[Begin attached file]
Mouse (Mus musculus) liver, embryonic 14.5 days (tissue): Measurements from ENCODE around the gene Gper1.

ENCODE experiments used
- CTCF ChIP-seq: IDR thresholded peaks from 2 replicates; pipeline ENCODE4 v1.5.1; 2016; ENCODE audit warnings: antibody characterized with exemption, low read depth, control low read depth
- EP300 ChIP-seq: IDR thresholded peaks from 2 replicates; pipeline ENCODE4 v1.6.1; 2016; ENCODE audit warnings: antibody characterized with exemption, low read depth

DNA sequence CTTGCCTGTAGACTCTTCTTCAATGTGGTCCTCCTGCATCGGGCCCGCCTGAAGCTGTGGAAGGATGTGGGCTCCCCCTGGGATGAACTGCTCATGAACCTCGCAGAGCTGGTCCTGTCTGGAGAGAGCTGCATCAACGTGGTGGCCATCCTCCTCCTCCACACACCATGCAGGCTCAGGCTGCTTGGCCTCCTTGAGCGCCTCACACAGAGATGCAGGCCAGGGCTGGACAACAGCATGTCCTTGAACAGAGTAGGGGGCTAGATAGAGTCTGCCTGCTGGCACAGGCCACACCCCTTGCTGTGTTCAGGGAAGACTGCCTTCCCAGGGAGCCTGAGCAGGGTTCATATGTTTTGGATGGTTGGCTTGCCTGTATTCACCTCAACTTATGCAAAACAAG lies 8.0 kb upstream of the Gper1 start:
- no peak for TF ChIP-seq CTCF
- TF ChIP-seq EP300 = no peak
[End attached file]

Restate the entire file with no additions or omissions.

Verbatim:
Mouse (Mus musculus) liver, embryonic 14.5 days (tissue): Measurements from ENCODE around the gene Gper1.

ENCODE experiments used
- CTCF ChIP-seq: IDR thresholded peaks from 2 replicates; pipeline ENCODE4 v1.5.1; 2016; ENCODE audit warnings: antibody characterized with exemption, low read depth, control low read depth
- EP300 ChIP-seq: IDR thresholded peaks from 2 replicates; pipeline ENCODE4 v1.6.1; 2016; ENCODE audit warnings: antibody characterized with exemption, low read depth

DNA sequence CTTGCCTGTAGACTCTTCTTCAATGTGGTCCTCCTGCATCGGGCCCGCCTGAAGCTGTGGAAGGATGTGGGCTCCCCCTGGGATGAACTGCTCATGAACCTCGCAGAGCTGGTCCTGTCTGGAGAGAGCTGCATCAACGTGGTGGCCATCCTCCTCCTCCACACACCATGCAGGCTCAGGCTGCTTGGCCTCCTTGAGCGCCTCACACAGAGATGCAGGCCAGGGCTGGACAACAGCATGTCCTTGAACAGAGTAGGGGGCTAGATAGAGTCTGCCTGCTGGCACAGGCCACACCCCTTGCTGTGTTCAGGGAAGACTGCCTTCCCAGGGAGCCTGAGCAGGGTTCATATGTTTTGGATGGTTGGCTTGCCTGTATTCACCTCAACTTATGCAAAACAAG lies 8.0 kb upstream of the Gper1 start:
- no peak for TF ChIP-seq CTCF
- TF ChIP-seq EP300 = no peak